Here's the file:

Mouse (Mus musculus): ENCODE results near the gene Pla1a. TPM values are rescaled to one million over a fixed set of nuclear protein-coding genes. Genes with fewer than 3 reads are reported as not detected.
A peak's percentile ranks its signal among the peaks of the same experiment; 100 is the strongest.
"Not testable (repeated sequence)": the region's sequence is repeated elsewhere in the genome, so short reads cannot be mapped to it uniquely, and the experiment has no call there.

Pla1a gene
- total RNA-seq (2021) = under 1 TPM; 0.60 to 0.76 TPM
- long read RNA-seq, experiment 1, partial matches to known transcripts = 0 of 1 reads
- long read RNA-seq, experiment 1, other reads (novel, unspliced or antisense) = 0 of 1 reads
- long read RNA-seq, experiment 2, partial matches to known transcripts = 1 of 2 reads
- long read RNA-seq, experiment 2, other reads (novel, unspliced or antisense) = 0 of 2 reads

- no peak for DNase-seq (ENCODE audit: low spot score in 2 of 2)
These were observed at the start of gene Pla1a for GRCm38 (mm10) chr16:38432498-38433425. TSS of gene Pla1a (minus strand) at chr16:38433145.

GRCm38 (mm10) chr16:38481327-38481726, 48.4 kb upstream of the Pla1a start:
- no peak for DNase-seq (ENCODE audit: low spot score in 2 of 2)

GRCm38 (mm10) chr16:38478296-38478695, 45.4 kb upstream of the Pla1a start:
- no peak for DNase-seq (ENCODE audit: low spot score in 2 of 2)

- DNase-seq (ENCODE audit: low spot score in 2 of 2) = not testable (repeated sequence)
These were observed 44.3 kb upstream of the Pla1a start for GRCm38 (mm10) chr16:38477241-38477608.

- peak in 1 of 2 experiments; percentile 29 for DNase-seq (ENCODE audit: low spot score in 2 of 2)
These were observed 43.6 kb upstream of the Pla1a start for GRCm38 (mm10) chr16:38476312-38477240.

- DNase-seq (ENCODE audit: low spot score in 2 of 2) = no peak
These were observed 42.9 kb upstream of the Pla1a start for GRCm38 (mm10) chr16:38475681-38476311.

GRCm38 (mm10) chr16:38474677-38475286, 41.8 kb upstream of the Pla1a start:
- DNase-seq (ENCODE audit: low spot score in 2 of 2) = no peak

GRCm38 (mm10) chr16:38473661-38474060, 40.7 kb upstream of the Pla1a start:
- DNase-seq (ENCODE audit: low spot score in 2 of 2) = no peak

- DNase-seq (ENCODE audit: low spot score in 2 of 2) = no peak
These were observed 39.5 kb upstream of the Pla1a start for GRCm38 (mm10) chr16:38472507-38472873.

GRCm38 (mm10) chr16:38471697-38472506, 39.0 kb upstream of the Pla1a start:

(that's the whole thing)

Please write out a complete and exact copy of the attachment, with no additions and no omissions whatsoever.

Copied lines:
Mouse (Mus musculus): ENCODE results near the gene Pla1a. TPM values are rescaled to one million over a fixed set of nuclear protein-coding genes. Genes with fewer than 3 reads are reported as not detected.
A peak's percentile ranks its signal among the peaks of the same experiment; 100 is the strongest.
"Not testable (repeated sequence)": the region's sequence is repeated elsewhere in the genome, so short reads cannot be mapped to it uniquely, and the experiment has no call there.

Pla1a gene
- total RNA-seq (2021) = under 1 TPM; 0.60 to 0.76 TPM
- long read RNA-seq, experiment 1, partial matches to known transcripts = 0 of 1 reads
- long read RNA-seq, experiment 1, other reads (novel, unspliced or antisense) = 0 of 1 reads
- long read RNA-seq, experiment 2, partial matches to known transcripts = 1 of 2 reads
- long read RNA-seq, experiment 2, other reads (novel, unspliced or antisense) = 0 of 2 reads

- no peak for DNase-seq (ENCODE audit: low spot score in 2 of 2)
These were observed at the start of gene Pla1a for GRCm38 (mm10) chr16:38432498-38433425. TSS of gene Pla1a (minus strand) at chr16:38433145.

GRCm38 (mm10) chr16:38481327-38481726, 48.4 kb upstream of the Pla1a start:
- no peak for DNase-seq (ENCODE audit: low spot score in 2 of 2)

GRCm38 (mm10) chr16:38478296-38478695, 45.4 kb upstream of the Pla1a start:
- no peak for DNase-seq (ENCODE audit: low spot score in 2 of 2)

- DNase-seq (ENCODE audit: low spot score in 2 of 2) = not testable (repeated sequence)
These were observed 44.3 kb upstream of the Pla1a start for GRCm38 (mm10) chr16:38477241-38477608.

- peak in 1 of 2 experiments; percentile 29 for DNase-seq (ENCODE audit: low spot score in 2 of 2)
These were observed 43.6 kb upstream of the Pla1a start for GRCm38 (mm10) chr16:38476312-38477240.

- DNase-seq (ENCODE audit: low spot score in 2 of 2) = no peak
These were observed 42.9 kb upstream of the Pla1a start for GRCm38 (mm10) chr16:38475681-38476311.

GRCm38 (mm10) chr16:38474677-38475286, 41.8 kb upstream of the Pla1a start:
- DNase-seq (ENCODE audit: low spot score in 2 of 2) = no peak

GRCm38 (mm10) chr16:38473661-38474060, 40.7 kb upstream of the Pla1a start:
- DNase-seq (ENCODE audit: low spot score in 2 of 2) = no peak

- DNase-seq (ENCODE audit: low spot score in 2 of 2) = no peak
These were observed 39.5 kb upstream of the Pla1a start for GRCm38 (mm10) chr16:38472507-38472873.

GRCm38 (mm10) chr16:38471697-38472506, 39.0 kb upstream of the Pla1a start: